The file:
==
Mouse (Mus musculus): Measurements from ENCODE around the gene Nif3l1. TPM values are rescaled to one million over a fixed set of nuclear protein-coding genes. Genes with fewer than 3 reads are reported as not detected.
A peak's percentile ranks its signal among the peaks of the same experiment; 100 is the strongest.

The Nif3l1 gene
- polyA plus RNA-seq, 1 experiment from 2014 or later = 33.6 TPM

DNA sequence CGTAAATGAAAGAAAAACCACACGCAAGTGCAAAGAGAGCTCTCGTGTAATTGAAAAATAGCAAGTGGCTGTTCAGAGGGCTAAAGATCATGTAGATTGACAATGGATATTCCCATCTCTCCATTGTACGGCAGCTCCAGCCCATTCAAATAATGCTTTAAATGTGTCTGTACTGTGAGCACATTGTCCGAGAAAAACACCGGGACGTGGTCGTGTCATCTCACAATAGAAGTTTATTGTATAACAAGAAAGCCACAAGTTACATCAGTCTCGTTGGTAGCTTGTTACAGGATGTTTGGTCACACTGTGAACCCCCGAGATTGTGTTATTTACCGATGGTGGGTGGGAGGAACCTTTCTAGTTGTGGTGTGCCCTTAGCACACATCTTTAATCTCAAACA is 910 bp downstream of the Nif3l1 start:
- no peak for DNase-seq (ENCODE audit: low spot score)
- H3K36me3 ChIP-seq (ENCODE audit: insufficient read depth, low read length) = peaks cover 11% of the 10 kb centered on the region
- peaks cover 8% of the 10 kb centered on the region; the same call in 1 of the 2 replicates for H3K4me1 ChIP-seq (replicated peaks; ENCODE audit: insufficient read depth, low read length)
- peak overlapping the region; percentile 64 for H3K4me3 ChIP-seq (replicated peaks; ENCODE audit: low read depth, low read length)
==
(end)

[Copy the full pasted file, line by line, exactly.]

Mouse (Mus musculus): Measurements from ENCODE around the gene Nif3l1. TPM values are rescaled to one million over a fixed set of nuclear protein-coding genes. Genes with fewer than 3 reads are reported as not detected.
A peak's percentile ranks its signal among the peaks of the same experiment; 100 is the strongest.

The Nif3l1 gene
- polyA plus RNA-seq, 1 experiment from 2014 or later = 33.6 TPM

DNA sequence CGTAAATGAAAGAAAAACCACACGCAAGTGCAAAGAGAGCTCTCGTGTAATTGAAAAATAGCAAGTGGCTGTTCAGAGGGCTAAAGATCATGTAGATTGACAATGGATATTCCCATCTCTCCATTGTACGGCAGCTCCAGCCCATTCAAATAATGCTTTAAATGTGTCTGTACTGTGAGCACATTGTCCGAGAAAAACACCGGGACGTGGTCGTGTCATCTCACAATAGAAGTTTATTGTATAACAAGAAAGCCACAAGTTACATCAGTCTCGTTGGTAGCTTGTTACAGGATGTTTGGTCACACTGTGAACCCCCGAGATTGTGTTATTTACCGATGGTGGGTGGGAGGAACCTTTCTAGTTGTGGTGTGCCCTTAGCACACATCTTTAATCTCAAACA is 910 bp downstream of the Nif3l1 start:
- no peak for DNase-seq (ENCODE audit: low spot score)
- H3K36me3 ChIP-seq (ENCODE audit: insufficient read depth, low read length) = peaks cover 11% of the 10 kb centered on the region
- peaks cover 8% of the 10 kb centered on the region; the same call in 1 of the 2 replicates for H3K4me1 ChIP-seq (replicated peaks; ENCODE audit: insufficient read depth, low read length)
- peak overlapping the region; percentile 64 for H3K4me3 ChIP-seq (replicated peaks; ENCODE audit: low read depth, low read length)